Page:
I’ve been off Facebook since early March. While I miss certain things about having a visible, active online persona — being tagged in photos; people “liking” said photos; feeling validated by said “likes” (but only if there are an adequate number of “likes,” otherwise my happenings may not be “likable” enough, which might suggest I’m not “likable” enough as a person); learning what former classmates had for dinner, and how they felt about it; receiving daily updates on ex-girlfriends’ kids; and so on, deactivating my profile has effectively removed me from the constant onslaught of (mostly useless) information, an overload effect I call “news feed anxiety.” I’m no longer exposed to the inane public “discussions” that comprise our synthetic, engineered monoculture, and no longer have much cognizance of overblown, ridiculous, and utterly unimportant nonsense that passes as “news,” which is then distilled down to an even more inane hashtag, thus perpetuating the whirlwind of amorphous sludge that is “public opinion.” Nor am I exposed to the endless tirade of “election” articles: so much time, effort, attention and for something that is largely controlled by forces other than we the people, is both both comical and depressing — comical in that it’s such a joke and waste of time, and depressing for those same reasons, and because people care so much about something that’s more or less pre-determined. Nor am I exposed to daily update on my exes’ kids; not that I’m bitter or anything, it’s just weird, unnatural, and has no precedence in history.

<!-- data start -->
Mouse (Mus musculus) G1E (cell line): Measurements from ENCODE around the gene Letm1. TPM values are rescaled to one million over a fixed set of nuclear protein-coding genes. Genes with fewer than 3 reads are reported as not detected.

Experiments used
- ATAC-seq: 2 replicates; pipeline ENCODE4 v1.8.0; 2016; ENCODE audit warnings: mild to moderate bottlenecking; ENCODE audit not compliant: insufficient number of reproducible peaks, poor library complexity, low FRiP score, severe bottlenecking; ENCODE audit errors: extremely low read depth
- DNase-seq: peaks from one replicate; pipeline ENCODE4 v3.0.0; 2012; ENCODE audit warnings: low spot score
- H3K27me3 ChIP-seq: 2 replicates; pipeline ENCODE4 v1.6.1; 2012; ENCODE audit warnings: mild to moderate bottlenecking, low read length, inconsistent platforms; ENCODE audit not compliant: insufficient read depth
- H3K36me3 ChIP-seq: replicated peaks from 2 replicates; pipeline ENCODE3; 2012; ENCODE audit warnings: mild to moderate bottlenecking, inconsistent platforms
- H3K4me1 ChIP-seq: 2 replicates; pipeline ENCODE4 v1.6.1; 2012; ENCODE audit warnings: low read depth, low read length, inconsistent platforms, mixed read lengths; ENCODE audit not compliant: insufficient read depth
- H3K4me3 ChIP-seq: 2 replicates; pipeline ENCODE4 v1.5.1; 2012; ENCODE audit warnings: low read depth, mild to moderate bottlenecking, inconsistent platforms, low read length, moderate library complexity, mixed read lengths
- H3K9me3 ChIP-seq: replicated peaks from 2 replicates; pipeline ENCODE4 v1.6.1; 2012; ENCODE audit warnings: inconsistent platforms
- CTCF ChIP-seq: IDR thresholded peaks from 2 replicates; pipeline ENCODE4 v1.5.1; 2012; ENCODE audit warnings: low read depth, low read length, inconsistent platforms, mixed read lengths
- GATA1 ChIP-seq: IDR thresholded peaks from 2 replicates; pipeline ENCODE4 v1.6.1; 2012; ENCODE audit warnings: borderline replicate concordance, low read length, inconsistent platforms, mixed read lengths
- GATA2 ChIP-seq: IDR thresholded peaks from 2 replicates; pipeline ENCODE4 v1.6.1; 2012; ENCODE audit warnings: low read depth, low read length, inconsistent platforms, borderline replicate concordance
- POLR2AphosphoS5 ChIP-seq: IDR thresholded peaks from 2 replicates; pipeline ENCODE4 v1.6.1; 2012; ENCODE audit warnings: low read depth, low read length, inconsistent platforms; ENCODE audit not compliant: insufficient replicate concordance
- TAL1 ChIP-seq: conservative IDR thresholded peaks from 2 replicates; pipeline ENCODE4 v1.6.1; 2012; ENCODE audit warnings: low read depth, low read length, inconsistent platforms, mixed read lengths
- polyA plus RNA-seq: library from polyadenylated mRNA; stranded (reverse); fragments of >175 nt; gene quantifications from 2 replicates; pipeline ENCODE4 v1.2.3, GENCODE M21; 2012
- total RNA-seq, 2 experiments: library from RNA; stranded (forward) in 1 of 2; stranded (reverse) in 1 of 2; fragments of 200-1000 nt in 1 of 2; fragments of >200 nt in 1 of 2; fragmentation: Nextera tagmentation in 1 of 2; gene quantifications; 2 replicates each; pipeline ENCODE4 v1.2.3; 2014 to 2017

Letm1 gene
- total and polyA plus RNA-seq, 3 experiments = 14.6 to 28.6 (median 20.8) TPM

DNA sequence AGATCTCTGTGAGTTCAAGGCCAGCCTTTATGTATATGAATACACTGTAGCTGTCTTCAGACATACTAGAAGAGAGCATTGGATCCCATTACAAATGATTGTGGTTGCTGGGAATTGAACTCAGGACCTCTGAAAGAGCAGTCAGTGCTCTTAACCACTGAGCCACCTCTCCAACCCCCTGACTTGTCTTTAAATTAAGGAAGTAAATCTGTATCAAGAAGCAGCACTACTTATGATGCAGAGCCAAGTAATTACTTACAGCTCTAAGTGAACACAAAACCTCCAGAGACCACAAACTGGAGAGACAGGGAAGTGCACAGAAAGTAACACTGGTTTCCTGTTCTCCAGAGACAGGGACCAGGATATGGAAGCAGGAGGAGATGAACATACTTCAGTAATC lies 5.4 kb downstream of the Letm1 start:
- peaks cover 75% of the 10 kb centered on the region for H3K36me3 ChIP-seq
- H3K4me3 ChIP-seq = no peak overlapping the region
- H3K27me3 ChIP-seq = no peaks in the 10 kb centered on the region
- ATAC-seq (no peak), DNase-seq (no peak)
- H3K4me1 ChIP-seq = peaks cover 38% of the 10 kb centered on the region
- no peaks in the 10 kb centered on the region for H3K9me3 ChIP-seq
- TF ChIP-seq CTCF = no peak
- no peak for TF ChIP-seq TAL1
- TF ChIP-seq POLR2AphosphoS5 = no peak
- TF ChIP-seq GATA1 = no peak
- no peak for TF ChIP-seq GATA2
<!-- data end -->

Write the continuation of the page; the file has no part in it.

Being away from social media also means I find out about things to old-fashioned way: word of mouth. I may not be the first to learn of the big news items, but at least I get to learn of it on my own terms rather than having it thrusted in my face. The paradigm change has been a nice reprieve thus far, and, God willing, I hope to continue in this mode of existence for as long as I can.
In this organic way of learning about the events of the day, I noticed the rainbow flag at half mast the other day. I had just spent the day hiking with some friends and was in an elated mood. We noticed the half-mast flag on the most-prominent landmark of our liberal city, but we didn’t know why. Some quick smartphone browser searching on my friend’s part revealed the reason: the worst mass-casualty event in U.S. history, this one taking place at a gay nightclub in Orlando, leaving 50 dead (49 not counting the “shooter”) and 53 wounded.
As I’ve written before, my default position whenever this type of event occurs is one of skepticism; in the past, these “shootings” have been more stagecraft than reality. In other words, it’s a “false flag.” While I didn’t know any of the specifics about what happened in Orlando, my mind went to false-flag mode, which, even early on, was validated by the supposed shooter’s supposed connection to “ISIS (wink wink, nudge nudge).” And given the event’s close proximity to the accursed “pride” celebrations taking place this month, it seemed a little too coincidental to be true.